Alan Brinkley, Voices of Protest: Huey Long, Father Coughlin, and the Great Depression (New York: Alfred A. Knopf, 1982), 141-42.
 See, e.g., Daniel P. Carpenter, The Forging of Bureaucratic Autonomy: Reputations, Networks, and Policy Innovation in Executive Agencies, 1862-1928 (Princeton, NJ: Princeton University Press, 2001). From the very beginning of the field, scholars of American Political Development have had a love-hate relationship with the federal bureaucracy, exemplified in part by Stephen Skowronek, Building a New American State: The Expansion of National Administrative Capacities, 1877-1920 (Cambridge: Cambridge University Press, 1982), esp. 285-292.
 Alan Brinkley, “The Antimonopoly Ideal and the Liberal State: The Case of Thurman Arnold,” Journal of American History 80 (September 1991): 557-579.
 Ibid., 579.
 Elizabeth Sanders, The Roots of Reform: Farmers, Workers, and the American State, 1877-1917 (Chicago: University of Chicago Press, 1999), 387-88.
 The injunction about corn and hell is credited to Mary Elizabeth Lease. See Lawrence Goodwiyn, The Populist Moment: A Short History of the Agrarian Revolt in America (New York: Oxford University Press, 1978), 339. My point is not that monetary policy was unimportant to the populists, who understood how price deflation was crippling U.S. agriculture. But they campaigned for paper money or silver coinage—and not for the creation of a political independent if regionally dispersed monetary authority.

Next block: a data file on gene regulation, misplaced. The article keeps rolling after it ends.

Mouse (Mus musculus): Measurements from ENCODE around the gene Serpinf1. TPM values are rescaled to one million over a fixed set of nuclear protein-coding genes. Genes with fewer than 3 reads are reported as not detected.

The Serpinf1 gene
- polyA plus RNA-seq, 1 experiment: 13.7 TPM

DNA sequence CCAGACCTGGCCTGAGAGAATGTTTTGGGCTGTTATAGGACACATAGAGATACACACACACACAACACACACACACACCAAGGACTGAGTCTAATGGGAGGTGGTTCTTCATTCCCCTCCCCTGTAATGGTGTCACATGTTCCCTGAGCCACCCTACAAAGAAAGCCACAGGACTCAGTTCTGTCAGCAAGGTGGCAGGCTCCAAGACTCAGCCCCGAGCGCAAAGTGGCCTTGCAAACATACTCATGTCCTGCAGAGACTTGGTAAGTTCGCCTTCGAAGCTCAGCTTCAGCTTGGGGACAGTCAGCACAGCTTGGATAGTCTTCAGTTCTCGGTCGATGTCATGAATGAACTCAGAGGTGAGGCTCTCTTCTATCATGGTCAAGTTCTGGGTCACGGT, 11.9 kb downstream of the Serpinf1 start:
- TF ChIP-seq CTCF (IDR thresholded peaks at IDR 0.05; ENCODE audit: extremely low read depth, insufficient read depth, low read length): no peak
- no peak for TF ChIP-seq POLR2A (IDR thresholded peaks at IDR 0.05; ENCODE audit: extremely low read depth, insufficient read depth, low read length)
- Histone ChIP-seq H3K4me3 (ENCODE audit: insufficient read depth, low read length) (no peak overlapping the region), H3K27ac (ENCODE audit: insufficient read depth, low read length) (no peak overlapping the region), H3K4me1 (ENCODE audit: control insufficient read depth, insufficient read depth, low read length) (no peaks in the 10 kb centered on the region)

In earlier iterations, especially popular among neoconservatives who had once dabbled in Marxism, the problem was a “new class” of highly educated professionals whose shared class interests, will-to-power helped, and control of knowledge production (through academia and the media) threatened the other, more traditionally classes. The Trump people prefer to talk about a “deep state,” a term more popular among certain right-wing websites.
 Jon Baskin. “The Academic Home of Trumpism,” Chronicle of Higher Education, March 17, 2017, http://www.chronicle.com/article/The-Academic-Home-of-Trumpism/239495.
 Jefferson Decker, The Other Rights Revolution: Conservative Lawyers and the Remaking of American Government (New York: Oxford University Press, 2016), 183.
 See, e.g., Rick Perlstein, “Outsmarted: On the Liberal Cult of the Cognitive Elite” The Baffler 34 (2017), https://thebaffler.com/salvos/outsmarted-perlstein.
Jefferson Decker is Assistant Professor of American Studies and Political Science at Rutgers University-New Brunswick. He is the author of The Other Rights Revolution: Conservative Lawyers and the Remaking of American Government.